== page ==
Door County Winter Adventure

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I’m getting really good at honing my winter photography routine. I’ve shot in a lot of harsh conditions like the summit of Mt. Hood, numerous high peaks in the Cascades, and in the cold winds of Iceland. However, none of those experiences compared to the 45 minutes I spent shooting at the Sturgeon Bay Lighthouse in Wisconsin’s Door County. In those brief 45 minutes of pre-sunrise light I was able to come away with an image that may fall in my top 10, but I suffered for it.

The lighthouse itself is a popular location for photographers. There is a common composition towards the end of the pier where the elevated iron walkway zig-zags across over the water to the lighthouse. The lighthouse building is painted bright red, which contrasts against the blue waters of Lake Michigan.

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During my visit the temperatures were hovering around 10 degrees Fahrenheit, and the splashing waves formed thick ice over the pier. Luckily I had my Yak Tracks to keep me from slipping. I got there about an hour before sunrise expecting to stay until the sun hit the clouds high in the sky. That never happened.

As I began walking towards the lighthouse the waves were crashing up against the pier forming new soft ice layers on the surface. Each time a spray of water would cover me and freeze instantly. The layers of ice caught my eye as a unique foreground composition. As a bonus the red flashing light at the top of the lighthouse was reflecting off the waves and the shiny new ice.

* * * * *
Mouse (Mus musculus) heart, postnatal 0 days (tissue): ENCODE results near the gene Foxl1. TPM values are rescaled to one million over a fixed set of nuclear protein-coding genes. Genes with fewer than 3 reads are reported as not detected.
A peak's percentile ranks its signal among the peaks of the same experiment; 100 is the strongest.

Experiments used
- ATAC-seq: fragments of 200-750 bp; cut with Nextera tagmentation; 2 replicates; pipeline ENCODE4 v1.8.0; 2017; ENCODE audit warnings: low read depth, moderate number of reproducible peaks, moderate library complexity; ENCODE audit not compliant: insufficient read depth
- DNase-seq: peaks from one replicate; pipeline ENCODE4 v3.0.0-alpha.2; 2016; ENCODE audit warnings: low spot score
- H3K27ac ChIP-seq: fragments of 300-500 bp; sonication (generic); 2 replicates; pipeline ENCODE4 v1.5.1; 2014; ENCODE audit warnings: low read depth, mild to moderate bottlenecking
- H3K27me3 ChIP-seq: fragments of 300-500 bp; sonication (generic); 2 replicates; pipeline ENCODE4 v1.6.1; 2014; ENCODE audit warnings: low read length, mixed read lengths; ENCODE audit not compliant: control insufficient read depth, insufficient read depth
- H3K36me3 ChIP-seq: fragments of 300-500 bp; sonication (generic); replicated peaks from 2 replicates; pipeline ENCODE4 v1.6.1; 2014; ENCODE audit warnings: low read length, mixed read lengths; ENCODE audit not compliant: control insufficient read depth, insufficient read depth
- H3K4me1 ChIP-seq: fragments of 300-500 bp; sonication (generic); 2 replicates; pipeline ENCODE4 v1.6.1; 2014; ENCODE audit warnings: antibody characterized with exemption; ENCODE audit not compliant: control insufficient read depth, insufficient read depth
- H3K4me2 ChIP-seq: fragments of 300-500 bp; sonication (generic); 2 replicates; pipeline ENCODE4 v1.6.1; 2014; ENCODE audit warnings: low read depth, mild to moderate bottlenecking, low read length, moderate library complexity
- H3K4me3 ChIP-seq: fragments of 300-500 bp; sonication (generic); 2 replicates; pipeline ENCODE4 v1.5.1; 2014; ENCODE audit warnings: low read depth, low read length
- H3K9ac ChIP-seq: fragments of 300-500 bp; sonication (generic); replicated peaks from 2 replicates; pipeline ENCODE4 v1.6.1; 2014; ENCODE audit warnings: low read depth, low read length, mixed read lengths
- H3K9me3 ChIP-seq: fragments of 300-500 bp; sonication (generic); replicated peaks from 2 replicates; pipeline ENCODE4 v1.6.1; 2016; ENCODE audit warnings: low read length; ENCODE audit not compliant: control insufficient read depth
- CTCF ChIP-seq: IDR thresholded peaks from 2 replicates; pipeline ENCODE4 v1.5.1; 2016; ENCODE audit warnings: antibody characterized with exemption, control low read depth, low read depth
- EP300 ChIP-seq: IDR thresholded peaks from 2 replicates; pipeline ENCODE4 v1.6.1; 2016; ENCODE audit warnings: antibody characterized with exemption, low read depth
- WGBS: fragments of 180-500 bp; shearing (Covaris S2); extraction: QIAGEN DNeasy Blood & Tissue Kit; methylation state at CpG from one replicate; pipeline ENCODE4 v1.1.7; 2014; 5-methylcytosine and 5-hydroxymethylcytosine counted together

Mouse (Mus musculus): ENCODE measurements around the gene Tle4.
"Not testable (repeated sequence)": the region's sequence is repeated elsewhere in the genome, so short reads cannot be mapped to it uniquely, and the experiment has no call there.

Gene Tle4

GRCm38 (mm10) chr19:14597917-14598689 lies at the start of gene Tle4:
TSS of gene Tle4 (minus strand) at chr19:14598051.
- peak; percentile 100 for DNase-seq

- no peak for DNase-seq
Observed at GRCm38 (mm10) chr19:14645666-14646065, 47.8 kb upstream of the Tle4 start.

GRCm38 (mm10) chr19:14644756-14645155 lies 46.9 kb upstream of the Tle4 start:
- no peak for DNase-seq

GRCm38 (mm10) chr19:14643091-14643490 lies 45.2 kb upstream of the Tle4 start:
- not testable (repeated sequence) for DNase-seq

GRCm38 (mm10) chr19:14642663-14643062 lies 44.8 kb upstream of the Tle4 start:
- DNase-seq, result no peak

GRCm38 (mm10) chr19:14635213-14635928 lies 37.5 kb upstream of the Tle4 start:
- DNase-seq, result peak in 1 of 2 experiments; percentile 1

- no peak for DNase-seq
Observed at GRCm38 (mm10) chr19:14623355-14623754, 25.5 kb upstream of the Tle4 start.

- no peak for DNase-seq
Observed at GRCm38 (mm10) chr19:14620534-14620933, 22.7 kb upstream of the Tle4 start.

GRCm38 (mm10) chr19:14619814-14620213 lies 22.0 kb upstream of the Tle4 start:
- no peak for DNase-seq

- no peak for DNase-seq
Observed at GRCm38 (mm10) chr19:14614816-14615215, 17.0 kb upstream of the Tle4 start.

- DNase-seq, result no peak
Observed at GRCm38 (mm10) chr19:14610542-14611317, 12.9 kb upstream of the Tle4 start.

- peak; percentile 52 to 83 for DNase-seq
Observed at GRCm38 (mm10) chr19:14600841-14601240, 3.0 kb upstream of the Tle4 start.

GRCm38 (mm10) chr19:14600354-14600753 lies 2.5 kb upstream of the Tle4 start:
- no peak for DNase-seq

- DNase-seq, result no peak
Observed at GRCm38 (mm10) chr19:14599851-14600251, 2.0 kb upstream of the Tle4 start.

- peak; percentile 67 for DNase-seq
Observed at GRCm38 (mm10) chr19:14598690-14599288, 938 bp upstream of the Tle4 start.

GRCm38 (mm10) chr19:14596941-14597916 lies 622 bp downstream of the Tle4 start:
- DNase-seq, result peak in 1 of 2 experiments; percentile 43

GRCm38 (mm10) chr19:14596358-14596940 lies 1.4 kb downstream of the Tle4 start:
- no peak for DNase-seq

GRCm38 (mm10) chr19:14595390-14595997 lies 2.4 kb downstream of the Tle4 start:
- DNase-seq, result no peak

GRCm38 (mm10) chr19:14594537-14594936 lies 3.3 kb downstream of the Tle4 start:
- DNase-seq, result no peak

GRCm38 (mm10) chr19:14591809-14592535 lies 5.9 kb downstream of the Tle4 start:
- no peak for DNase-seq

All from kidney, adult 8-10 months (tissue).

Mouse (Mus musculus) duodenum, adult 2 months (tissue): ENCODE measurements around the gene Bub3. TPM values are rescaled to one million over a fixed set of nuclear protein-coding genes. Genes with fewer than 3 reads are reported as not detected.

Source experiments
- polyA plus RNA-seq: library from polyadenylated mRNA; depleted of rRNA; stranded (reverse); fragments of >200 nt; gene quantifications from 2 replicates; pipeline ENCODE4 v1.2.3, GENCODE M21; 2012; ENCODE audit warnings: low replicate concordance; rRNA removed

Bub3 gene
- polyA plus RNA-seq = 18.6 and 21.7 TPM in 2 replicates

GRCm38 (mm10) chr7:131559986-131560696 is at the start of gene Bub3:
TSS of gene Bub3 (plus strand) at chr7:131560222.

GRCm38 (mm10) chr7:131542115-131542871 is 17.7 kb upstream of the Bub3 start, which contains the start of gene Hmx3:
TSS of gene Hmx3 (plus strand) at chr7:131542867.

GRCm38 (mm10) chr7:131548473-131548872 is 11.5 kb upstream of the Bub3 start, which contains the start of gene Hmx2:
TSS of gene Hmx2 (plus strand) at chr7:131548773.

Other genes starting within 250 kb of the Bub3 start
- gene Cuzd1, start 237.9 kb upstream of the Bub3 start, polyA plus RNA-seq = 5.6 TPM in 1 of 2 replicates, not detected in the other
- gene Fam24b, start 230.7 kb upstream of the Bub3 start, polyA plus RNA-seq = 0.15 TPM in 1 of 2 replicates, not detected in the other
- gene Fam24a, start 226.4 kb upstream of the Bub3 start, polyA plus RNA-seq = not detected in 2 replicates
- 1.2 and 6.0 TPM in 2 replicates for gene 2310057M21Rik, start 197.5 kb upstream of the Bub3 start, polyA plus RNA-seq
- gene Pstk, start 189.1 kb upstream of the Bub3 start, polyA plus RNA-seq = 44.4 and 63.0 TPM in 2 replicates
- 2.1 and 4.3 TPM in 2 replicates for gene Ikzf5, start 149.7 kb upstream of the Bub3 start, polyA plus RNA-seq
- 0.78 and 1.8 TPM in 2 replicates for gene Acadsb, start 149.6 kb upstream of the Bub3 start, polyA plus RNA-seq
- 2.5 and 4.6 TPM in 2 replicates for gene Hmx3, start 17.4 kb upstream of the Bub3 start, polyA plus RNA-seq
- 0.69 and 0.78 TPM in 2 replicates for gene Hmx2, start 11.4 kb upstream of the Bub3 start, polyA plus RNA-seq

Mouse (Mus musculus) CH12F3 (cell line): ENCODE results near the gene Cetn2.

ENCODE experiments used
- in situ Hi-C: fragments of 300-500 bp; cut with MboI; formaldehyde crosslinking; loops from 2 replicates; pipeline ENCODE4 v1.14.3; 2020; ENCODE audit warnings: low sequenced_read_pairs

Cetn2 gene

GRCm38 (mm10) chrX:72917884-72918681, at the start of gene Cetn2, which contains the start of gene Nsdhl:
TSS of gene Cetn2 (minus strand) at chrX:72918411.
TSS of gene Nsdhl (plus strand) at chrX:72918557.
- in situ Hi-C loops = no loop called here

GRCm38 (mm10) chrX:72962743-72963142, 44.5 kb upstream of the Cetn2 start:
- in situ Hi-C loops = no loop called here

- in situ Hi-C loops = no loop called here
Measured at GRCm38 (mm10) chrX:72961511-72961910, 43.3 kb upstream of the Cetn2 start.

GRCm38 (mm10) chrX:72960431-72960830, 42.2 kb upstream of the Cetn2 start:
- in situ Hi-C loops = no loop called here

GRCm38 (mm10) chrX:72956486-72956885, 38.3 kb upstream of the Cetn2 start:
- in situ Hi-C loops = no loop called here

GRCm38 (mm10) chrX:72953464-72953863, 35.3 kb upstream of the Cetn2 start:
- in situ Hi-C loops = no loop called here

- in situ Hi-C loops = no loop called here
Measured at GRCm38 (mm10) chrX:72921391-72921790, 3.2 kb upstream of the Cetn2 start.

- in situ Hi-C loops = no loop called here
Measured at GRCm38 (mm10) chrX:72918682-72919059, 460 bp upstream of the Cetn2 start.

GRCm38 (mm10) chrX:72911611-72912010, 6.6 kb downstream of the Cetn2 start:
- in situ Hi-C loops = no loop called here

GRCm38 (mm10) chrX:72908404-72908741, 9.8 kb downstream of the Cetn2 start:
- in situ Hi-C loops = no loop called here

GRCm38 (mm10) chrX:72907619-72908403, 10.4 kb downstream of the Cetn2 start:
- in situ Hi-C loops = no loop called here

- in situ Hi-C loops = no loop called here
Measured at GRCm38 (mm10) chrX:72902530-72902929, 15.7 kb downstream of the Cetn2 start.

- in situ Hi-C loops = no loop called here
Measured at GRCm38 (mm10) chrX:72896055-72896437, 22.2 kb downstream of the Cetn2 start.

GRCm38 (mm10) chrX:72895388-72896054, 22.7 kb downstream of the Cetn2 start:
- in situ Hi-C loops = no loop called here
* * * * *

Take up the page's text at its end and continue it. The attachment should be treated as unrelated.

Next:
Three shot focus stack. 35mm, 25 sec. exposure, f/11, ISO 100.

Three shot focus stack. 35mm, 25 sec. exposure, f/11, ISO 100.

1/20 sec, 20mm, ISO 2000

1/20 sec, 20mm, ISO 2000

I’m glad I captured this image because it was all down hill after this. My hands were freezing and my tripod legs were frozen in one position. I walked further up the pier to a spot where the waves were really crashing high over the side. I wanted to capture the texture of the waves so I cranked up my ISO to 2000, and dialed in a faster shutter speed around 1/20. It was pretty dark still so I had to go with a high ISO. I took 20 or 30 images before capturing the perfect wave. This wave splashed so high it doused me and my camera in cold Lake Michigan water, which almost instantly turned to a shell of ice. That was the end of my photo shoot. I could not even use the buttons on my camera, or unzip my camera bag to get out a lens wipe. I packed it in and got some coffee.

I’ll be back in the summer to catch a fiery sunrise.

Iceland!

Photographing the sea stacks on the beach in Vik.

Photographing the sea stacks on the beach in Vik.

Don’t let anyone tell you Iceland is far to overrun with tourists to still be a good landscape photography destination. Like all amazing and beautiful places on Instagram, most people shoot from the parking lot and go no further. Iceland is a tourist destination no doubt, but I found it no different than any of the other popular natural wonders I have visited. A short hike from the parking lot can put you in a setting of quiet solitude, and allow you to get a unique composition. Want proof? One of my travel companions had one leg and the soul of a Viking, and hiked further of the trail than most other photographers we breezed past.

Early this December I spend eight days in Iceland on a photography workshop through Thor Photography and Nick Page. This was my first international photo shoot, and since I don’t know a thing about Iceland I figured the workshop route was a good way to go. Thor and Nick take care of basically everything, and all I needed to worry about was taking photos.

Breakfast at the Langaholt Guesthouse.

Breakfast at the Langaholt Guesthouse.

We traveled the coast from the Snæfellsnes Peninsula down to Vestrahorn, and stopped at all the usual photo locations. The first day of the trip was some of the most intense weather I have ever experienced, let alone take photos in. Snow, wind, and freezing temperatures drove us inside for the first night. When we pulled into the parking lot at the Langaholt Guesthouse in Snæfellsbær the first night, the snow was blowing so hard we could barely find the door to get inside.